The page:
The Transylvania Times -

By Marcy Thompson
Picturing The Past 

County's Historic Bridges Reside In Forest


Davidson River Bridge on Highway 64.

The North Carolina Department of Transportation website lists four historic bridges in Transylvania County. All four are located on a short stretch of Highway 276 in the Pisgah National Forest.

They were built in 1935 by the State Highway Commission along with the U.S. Forest Service in an effort to increase automobile tourism and recreation in Western North Carolina. Construction of the Blue Ridge Parkway was occurring at the same time. Improvement of Highway 276 from Brevard through the Pisgah National Forest would provide access to the Blue Ridge Parkway. These projects were part of President Franklin Roosevelt's New Deal program and helped create jobs during the Great Depression.

All four bridges cross Looking Glass Creek, the first near its confluence with the Davidson River. Forest Service Road 475 turns west to the Pisgah Center for Wildlife immediately North of this bridge.

The reinforced concrete, tee beam bridges were typical for the time period. Their uniqueness lays in the decorative details. "Round-headed openings pierce the concrete balustrades of each bridge and the five parallel lines of tee beams are finished with haunches that emulate the curves of arched bridges. Further, blocks of granite, reportedly laid by Italian stonemasons, face pylons, abutments, and wingwalls."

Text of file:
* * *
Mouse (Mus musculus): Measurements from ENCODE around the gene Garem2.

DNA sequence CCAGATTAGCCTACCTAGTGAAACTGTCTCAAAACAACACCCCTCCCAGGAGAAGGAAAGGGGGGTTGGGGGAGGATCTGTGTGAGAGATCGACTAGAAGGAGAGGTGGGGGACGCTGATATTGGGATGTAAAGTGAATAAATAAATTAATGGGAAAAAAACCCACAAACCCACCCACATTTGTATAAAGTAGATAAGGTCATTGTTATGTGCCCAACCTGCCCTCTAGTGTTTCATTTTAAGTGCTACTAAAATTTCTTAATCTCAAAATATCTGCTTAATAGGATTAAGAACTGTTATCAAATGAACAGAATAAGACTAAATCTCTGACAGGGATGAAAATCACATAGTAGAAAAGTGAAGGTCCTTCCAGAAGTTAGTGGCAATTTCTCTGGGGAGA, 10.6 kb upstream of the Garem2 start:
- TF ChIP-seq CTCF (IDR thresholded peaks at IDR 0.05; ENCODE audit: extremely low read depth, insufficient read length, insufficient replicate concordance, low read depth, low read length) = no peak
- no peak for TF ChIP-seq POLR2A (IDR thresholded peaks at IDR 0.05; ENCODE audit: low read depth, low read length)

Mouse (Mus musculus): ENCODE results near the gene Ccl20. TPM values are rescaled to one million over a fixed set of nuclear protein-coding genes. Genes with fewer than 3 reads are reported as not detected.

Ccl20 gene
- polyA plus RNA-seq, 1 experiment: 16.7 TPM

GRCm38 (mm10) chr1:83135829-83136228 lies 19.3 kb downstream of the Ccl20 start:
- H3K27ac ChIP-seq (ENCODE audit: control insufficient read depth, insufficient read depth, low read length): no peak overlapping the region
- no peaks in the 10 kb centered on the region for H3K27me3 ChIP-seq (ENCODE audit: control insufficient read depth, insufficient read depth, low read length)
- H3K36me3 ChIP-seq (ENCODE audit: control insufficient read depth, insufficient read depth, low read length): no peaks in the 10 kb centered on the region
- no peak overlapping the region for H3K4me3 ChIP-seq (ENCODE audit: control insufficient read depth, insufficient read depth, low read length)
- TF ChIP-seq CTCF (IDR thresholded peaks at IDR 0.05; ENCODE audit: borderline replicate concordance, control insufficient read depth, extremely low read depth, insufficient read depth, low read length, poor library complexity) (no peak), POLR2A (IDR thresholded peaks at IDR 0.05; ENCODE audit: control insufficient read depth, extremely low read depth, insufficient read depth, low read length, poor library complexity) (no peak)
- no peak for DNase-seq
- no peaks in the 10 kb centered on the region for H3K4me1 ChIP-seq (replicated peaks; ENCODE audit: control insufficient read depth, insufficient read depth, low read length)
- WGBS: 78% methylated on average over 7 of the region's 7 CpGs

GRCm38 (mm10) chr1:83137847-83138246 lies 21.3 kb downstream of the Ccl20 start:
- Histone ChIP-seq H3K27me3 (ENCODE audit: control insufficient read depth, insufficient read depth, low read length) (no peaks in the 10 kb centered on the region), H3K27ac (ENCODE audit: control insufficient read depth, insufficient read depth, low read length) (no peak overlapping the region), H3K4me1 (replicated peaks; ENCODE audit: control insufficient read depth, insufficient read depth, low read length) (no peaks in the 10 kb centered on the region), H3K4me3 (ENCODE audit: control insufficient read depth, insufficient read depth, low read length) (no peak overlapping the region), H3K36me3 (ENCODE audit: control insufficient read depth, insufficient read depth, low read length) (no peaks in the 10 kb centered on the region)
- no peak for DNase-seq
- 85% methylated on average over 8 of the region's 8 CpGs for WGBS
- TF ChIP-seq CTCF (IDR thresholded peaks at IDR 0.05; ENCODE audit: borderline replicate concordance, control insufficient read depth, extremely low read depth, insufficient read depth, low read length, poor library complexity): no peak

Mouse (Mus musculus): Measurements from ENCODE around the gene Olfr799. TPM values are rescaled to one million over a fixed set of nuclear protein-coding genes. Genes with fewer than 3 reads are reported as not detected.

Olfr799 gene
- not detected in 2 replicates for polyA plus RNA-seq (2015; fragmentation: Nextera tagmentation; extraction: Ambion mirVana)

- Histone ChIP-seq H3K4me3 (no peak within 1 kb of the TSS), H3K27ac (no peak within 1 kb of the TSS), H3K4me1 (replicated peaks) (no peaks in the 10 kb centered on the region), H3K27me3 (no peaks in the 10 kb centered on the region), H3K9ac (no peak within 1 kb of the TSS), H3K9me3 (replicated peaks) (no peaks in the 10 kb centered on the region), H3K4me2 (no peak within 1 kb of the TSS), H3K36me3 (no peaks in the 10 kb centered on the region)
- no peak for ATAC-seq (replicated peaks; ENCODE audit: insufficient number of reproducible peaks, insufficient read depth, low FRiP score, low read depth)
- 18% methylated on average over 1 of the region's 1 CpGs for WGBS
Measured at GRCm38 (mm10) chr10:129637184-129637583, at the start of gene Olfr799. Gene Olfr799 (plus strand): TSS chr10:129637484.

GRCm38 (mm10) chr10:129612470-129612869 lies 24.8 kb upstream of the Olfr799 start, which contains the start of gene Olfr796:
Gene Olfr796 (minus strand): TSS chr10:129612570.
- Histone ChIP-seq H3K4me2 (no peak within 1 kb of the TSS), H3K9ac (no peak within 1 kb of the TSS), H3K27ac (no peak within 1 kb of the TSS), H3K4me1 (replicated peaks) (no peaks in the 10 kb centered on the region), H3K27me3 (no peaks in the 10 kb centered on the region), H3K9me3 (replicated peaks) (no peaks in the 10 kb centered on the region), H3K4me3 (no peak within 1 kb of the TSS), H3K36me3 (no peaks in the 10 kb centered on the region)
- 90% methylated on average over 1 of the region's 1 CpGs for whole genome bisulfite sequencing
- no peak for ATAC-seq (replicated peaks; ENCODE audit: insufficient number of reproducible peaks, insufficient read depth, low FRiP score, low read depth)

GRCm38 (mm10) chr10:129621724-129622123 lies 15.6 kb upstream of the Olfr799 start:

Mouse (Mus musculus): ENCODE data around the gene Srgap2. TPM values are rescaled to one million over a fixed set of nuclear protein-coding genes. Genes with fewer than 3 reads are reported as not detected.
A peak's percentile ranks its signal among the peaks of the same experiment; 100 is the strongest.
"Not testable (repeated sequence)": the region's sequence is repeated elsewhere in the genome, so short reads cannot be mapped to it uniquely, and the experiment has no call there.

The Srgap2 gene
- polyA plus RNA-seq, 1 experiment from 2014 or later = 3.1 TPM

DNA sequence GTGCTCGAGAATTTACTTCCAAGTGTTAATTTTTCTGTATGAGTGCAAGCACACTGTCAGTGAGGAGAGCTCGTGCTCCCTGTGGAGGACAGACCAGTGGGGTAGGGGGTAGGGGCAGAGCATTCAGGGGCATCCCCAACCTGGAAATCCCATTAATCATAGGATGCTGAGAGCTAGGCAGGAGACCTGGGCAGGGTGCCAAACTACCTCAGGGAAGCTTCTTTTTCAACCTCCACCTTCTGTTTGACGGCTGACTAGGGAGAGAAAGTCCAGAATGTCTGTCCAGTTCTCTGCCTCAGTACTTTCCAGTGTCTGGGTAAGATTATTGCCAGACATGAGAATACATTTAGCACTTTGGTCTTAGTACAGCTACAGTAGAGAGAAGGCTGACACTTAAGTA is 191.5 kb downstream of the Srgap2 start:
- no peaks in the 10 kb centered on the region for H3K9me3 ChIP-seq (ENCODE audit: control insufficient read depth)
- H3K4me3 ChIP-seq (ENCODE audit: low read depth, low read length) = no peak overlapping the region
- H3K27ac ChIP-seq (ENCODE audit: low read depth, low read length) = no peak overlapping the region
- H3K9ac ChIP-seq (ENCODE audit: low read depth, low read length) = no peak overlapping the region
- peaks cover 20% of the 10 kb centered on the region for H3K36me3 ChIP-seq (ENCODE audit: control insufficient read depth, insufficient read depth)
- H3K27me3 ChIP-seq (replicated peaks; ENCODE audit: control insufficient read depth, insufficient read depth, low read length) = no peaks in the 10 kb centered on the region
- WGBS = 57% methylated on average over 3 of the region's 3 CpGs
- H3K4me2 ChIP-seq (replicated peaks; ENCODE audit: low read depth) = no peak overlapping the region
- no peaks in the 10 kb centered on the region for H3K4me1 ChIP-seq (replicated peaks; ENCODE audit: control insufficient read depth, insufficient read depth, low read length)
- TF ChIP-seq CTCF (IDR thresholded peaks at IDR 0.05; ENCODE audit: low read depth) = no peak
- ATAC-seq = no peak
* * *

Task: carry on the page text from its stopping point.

A similar bridge on Highway 64 crossing the Davidson River was built in 1934 by the North Carolina State Highway Commission and Public Works Commission. It also has the open arch details rather than solid concrete walls. However, it does not have the granite stonework of the bridges in the Pisgah National Forest. This bridge carries the traffic coming into Brevard. The bridge carrying traffic out of Brevard was constructed in 1956.

Bridge #54 at the mouth of Looking Glass Creek.

Information on these and other historic bridges in North Carolina can be found at jects/ncbridges/historic.

(Photographs and infor-mation for this column are provided by the Rowell Bosse North Carolina Room, Transylvania County Lirary. Visit the N.C. Room during regular library hours Monday-Friday to learn more about our history and see additional photographs. For more information, comments or suggestions, contact Marcy at marcy.thomp or (828) 884-3151 ext. 242.)


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